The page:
Equipment: Green Mountain Grills Jim Bowie
Meat: St. Louis Style Spare Ribs
Cook Time: 6 hours
Cook Temp: 225-250*F
Prep: De-membraned, wrapped overnight
Rub: KC Jones Rub
**NOTE: I meant to do a 3-2-1 smoke on these ribs, but I tried to get some stuff done throughout the day and forgot to check the pellets in the hopper before leaving for the last hour. When I got home the smoker had run dry of pellets, and was holding heat at about 150*F. So I was forced to throw them into my oven for about 40 minutes at 350*F to make sure that I got the ribs up to about 205*F for safe eating.
I like to “brine” my ribs overnight, wrapped in saran wrap with the seasoning. I’ve found that this leads to helping the ribs retain more moisture and prevent them from drying out through the cooking process. I forgot to take pictures during the meat prep since it was almost midnight when I finally got to it.
PREP: I always de-membrane the slabs, rinse them in cold water, and pat them as dry as possible. Then a season the underside, rub the seasoning into the meat with my hands, flip, season the top, press the seasoning into the meat, that double wrap the meat in saran. I typically pull them out just before placing them into the smoker, which helps get a little bit nicer smoke ring. Some competition guys will actually freeze their slabs in order to get a really intense smoke ring. This is overkill for everyday BBQ. After a night in the refrigerator, this is what your slabs should look like. Ready for the smoker!
I like to give the GMG about 30 minutes to get to a nice steady temp. In the winter I use a heat blanket, which I’ve found really helps the grill to hold heat when the ambient outside is below 32*F.
While it isn’t necessary to run a water pan in a pellet smoker, I found that my ribs tended to be a little dry when I wasn’t. So I began filling an 8×8 pan with apple cider vinegar, and placing it on the far right side of the smoker. I believe that this increases the humidity in the smoker and prevents the meat from drying out.
I started the ribs at 225*F-230*F for 3 hours. The below picture is the completion of the first 3 hours of the cook.
At about 2 hours and 45 minutes, I prepare my foil wrap. I double up pieces of extra wide heavy duty aluminum foil. Using a good quality aluminum foil is crucial for retaining the moisture as your wrapped ribs baste. A small puncture will lead to juices running out into your grill. Not only will it start to burn and create unpleasant smoke, it defeats the purpose of wrapping the meat.
For the foil wrap, I make sure that it’s large enough to wrap the slabs tightly without tearing. I drizzle honey on the bottom of the foil and spray light beer over the top of the honey. Then I carefully transfer the slabs into their foil wrap face-down, drizzle more honey on the underside of the slab, then spray the backside of the ribs with light beer. Wrap them tightly, then place them back into the smoker face-down.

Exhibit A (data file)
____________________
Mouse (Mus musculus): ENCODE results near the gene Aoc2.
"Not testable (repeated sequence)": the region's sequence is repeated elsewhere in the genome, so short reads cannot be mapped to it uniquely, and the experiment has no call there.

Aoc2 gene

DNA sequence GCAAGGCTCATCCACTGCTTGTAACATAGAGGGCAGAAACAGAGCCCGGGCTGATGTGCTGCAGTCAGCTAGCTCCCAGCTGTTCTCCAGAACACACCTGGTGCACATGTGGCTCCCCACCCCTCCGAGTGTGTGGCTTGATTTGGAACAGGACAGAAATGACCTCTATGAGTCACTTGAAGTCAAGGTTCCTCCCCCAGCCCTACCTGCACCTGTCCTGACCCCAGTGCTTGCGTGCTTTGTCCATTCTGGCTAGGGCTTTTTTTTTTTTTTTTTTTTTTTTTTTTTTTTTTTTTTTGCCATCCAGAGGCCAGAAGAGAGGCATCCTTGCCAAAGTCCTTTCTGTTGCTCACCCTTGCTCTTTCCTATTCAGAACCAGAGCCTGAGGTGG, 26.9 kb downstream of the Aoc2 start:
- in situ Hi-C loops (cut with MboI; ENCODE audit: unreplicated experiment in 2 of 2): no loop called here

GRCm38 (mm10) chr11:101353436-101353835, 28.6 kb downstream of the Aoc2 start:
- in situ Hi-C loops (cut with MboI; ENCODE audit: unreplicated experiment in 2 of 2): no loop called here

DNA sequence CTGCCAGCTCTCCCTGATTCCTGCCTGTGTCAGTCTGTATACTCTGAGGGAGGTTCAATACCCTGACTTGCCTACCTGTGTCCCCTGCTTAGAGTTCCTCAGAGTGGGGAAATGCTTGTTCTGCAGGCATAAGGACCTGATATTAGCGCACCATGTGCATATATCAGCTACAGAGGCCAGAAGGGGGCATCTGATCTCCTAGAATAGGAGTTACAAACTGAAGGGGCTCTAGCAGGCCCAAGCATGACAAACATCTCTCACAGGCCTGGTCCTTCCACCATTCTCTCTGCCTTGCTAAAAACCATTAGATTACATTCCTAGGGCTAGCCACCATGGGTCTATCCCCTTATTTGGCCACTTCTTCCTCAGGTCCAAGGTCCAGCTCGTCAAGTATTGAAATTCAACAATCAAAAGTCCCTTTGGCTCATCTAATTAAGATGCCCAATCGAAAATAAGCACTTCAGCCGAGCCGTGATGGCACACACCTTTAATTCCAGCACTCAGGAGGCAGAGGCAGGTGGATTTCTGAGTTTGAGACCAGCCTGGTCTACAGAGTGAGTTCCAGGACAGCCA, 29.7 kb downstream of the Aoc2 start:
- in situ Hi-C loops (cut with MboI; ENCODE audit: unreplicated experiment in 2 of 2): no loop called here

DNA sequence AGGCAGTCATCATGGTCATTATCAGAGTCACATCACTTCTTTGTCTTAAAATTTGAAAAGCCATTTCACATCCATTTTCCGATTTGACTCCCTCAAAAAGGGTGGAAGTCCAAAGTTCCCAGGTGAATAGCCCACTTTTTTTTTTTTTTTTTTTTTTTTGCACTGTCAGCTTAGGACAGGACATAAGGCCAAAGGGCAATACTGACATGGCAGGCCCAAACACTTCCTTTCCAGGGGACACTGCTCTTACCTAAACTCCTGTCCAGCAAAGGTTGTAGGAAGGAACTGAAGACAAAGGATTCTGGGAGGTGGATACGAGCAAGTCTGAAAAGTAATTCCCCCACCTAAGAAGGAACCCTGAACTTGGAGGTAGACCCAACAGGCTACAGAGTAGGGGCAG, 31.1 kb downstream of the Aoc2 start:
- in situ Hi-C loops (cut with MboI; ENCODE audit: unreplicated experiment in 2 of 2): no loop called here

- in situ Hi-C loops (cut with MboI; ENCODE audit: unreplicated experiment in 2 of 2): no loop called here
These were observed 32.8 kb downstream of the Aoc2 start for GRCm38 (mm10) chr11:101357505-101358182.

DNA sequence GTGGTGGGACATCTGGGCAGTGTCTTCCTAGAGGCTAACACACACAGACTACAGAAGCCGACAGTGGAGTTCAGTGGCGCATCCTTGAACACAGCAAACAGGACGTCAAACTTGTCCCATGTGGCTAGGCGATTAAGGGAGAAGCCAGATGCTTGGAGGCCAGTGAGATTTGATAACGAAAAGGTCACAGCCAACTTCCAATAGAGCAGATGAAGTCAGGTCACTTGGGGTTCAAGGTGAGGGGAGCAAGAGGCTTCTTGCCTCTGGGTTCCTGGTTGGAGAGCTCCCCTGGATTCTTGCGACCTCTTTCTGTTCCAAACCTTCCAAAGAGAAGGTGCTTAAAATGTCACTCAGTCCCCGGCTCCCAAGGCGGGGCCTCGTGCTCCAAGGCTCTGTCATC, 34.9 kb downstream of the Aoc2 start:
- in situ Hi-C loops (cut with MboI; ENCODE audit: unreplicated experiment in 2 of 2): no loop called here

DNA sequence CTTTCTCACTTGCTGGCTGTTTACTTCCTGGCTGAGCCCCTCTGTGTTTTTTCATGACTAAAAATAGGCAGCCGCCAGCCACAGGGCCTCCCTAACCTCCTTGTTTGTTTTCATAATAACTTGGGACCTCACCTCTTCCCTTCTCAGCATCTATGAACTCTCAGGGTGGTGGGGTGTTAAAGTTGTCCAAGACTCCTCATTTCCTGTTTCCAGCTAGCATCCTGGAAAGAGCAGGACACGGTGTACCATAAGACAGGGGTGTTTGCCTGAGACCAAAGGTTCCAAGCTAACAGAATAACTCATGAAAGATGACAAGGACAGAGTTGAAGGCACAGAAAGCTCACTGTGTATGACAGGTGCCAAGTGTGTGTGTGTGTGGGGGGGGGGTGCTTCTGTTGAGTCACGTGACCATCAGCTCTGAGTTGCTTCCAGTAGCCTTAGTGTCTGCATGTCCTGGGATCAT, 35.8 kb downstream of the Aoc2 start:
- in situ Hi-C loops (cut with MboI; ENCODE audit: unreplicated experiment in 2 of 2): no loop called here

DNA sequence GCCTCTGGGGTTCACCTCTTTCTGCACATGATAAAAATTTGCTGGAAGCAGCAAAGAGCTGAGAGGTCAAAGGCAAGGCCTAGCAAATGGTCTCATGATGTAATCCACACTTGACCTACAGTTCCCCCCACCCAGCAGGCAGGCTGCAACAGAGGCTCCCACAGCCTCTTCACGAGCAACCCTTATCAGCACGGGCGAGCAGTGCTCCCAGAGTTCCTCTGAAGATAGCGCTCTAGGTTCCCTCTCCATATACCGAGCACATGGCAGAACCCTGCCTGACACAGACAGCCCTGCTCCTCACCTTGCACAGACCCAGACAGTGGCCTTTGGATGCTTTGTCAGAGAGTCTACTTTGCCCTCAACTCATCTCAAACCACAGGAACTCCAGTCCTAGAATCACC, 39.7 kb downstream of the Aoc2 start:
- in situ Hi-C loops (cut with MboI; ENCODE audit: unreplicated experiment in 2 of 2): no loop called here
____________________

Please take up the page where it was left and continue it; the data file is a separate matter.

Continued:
TIP: At this point the meat is not too hot to handle with your hands. Wear some food-grade rubber gloves and gently handle the slabs. This will help protect the precious bark that you’re working to create.
I upped the temp to about 230*F-235*F for this portion of the cook, which takes 2 hours. Below is the result of how your slabs should look after the 2 hours wrapped.
Typically one more hour at about 245-250*F should be perfect to cook your ribs to 200-205*F, however I forgot to check the pellet level in the hopper before running some errands as mentioned above. So while I wasn’t as thrilled with my results as usual, they still turned out really good. Typically the bark doesn’t get this dark, but the higher heat of the oven blackened it a bit. It wasn’t charred or burnt though, and still had great flavor.
Annnnnd the money shot. Check out that smoke ring!
IMPORTANT NOTE: Be sure to allow the meat 15-20 minutes to rest before cutting. This allows the juices to re-distribute through the meat. I found that if you cut them too soon the meat tends to “brown over” and not look as appetizing.
Final Thoughts: Overall I was still very happy with the results, even though I had a little brain fart with the fuel. I think that the 225*F starting temp and gradual increase is a good technique to help add some smokiness on the front end and really help to develop a rich bark and get a nice smoke ring. Flavor profile was great, although the meat in the middle of the slab seemed a little oilier than usual.